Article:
Eclampsia. Causes, risks and prevention in pregnancy

Eclampsia. Causes, risks and prevention in pregnancy

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Eclampsia is caused by hypertension during pregnancy and is the severe phase of pre-eclampsia. It is characterized by presence of seizures and coma, which are the symptoms that differentiate eclampsia from preeclampsia.

Generally, it usually appears in the last trimester of pregnancy, during the first 24 hours from the beginning of labor or during its development. Although only 5 percent of preeclampsia cases progress to eclampsia, when it is not controlled it is a major cause of maternal death.

It consists of the worsening of the arterial hypertension of the pregnancy, when it affects the cerebral vascularization. At this point, the patient suffers seizures and the disease leads to eclampsia, which is a very serious complication for the life of the mother and the fetus.

Currently, it is rare to reach this phase of the disease, thanks to the fact that the prenatal controls carried out by most pregnant women can detect it in its early stages. Its appearance causes spasms in the blood vessels of the uterus, cutting off the blood supply to the fetus and, therefore, causing a lack of oxygen that can lead to fetal distress. In this extreme case, the mother is also in danger, due to a possible kidney complication and a decrease in oxygen in the brain.

They have not yet discovered the causes that trigger eclampsia, but there are certain factors that influence the disease such as genetic background, diet, blood vessel morphology and certain neurological factors.

Eclampsia always occurs after preeclampsia, which is a serious complication of pregnancy characterized by high blood pressure, weight gain, and protein in the urine.

The rate of eclampsia is approximately 1 in 2,000 to 3,000 pregnancies and therefore it is difficult to predict which women with severe pre-eclampsia with high blood pressure, headaches, vision changes, or abnormal blood tests will experience seizures and loss of consciousness.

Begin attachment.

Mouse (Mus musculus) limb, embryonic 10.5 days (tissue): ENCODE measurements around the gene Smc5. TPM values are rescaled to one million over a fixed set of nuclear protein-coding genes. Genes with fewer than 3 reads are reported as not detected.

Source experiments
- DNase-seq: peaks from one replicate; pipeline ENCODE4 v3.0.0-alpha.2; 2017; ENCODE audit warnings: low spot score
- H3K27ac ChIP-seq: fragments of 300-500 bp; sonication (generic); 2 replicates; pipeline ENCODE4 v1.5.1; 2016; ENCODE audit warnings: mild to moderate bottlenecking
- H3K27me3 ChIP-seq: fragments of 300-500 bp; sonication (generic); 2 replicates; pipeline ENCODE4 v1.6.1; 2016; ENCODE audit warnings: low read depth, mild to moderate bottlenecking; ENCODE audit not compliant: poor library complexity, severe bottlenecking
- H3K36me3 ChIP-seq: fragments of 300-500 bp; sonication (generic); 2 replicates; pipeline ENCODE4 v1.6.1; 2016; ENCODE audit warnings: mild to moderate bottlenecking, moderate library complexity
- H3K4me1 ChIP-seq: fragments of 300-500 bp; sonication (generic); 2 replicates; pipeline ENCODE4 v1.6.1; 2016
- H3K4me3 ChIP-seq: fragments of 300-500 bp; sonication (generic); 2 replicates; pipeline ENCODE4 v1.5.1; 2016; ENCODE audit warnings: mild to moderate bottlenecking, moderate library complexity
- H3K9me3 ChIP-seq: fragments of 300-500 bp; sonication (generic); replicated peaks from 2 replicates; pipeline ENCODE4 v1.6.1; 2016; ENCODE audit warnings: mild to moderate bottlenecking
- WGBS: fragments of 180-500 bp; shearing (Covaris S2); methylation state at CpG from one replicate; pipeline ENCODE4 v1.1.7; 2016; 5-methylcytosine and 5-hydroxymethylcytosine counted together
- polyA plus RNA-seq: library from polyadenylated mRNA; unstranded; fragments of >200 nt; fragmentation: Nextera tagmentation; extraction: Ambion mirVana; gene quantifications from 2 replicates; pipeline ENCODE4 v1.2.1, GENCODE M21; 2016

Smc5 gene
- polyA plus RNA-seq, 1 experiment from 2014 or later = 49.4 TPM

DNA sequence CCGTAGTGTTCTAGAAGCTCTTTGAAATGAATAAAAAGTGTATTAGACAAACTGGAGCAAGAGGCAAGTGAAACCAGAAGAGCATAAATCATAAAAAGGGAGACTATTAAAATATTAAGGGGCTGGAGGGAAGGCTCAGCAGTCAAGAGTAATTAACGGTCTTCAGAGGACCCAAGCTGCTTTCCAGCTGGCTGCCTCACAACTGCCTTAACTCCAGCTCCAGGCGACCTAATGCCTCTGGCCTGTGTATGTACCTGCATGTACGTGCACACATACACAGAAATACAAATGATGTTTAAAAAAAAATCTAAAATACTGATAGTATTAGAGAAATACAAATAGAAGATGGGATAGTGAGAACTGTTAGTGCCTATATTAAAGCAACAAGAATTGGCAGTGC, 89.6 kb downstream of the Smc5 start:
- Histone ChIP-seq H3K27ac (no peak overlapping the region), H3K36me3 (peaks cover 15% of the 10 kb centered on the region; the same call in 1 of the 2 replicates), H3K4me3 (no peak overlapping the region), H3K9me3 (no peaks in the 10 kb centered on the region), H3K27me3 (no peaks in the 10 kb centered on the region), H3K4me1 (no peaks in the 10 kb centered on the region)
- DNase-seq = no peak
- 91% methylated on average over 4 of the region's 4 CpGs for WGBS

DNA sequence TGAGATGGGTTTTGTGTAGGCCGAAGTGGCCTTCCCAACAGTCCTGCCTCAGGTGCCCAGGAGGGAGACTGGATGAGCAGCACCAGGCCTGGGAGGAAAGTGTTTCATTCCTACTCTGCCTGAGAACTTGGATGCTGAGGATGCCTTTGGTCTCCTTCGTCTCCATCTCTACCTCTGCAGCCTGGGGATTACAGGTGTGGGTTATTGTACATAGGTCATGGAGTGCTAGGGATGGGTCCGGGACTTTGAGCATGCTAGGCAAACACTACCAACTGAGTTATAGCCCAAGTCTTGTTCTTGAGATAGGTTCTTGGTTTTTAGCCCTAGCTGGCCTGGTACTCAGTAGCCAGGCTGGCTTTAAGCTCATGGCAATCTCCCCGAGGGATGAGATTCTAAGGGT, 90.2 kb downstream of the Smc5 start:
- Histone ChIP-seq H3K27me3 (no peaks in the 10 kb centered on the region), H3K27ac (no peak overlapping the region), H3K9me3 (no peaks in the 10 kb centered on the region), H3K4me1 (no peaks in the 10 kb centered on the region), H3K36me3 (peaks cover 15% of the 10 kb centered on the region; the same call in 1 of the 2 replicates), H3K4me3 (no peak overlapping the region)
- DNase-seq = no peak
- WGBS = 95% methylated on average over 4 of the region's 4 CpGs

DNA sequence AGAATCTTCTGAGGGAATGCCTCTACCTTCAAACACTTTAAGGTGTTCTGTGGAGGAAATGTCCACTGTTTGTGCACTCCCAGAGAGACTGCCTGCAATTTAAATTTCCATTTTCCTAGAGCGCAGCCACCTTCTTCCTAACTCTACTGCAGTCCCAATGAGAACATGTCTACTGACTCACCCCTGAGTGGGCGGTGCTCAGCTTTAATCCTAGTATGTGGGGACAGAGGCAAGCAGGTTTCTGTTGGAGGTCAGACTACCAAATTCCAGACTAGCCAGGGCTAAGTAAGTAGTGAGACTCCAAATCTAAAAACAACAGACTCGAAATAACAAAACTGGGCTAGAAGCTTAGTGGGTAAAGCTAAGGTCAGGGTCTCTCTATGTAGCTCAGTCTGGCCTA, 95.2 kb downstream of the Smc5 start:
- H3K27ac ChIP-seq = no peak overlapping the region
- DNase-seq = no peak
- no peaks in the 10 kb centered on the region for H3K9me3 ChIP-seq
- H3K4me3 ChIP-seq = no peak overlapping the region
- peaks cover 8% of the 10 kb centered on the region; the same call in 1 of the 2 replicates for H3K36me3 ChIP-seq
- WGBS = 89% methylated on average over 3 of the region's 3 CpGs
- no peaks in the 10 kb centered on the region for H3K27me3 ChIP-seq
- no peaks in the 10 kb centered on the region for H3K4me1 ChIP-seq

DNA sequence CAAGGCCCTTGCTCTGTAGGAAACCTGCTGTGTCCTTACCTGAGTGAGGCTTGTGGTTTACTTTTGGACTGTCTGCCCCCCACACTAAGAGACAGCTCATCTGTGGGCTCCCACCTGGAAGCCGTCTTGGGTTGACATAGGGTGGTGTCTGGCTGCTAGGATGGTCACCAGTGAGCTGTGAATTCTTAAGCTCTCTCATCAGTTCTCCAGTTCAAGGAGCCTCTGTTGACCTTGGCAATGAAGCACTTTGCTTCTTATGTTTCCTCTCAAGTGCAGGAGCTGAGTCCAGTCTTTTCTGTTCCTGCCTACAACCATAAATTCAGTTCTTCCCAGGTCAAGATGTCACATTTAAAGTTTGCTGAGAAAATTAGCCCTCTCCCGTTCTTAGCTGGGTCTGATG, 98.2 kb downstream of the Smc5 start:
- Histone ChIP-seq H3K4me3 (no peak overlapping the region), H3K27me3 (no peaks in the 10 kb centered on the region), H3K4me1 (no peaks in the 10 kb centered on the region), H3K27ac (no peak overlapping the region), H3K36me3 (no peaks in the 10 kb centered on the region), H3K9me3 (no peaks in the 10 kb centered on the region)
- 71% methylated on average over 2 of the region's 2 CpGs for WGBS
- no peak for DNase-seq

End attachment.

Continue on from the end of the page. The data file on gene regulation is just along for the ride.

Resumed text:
However, several studies have found that the following characteristics increase a woman's chances of suffering from preeclampsia: first pregnancy, teenage pregnancies, late pregnancies in women over 35 years old, being black, having a multiple pregnancy or having a history diabetes, hypertension or kidney disease.

Preventing eclampsia is not an easy task, as there is no known preventive method for this disease. However, it is possible to keep it at bay through early prenatal check-ups for all pregnant women. The periodicity of these examinations will allow the timely diagnosis and treatment of preeclampsia to prevent eclampsia from occurring.

Eclampsia increases the risk of premature detachment of the placenta and the disease can lead to premature delivery. Maternal mortality in eclampsia is around 10-15 percent, although most patients improve markedly within 24 to 48 hours after initiating appropriate treatment. It is usually necessary to terminate the pregnancy early and perform a cesarean section.

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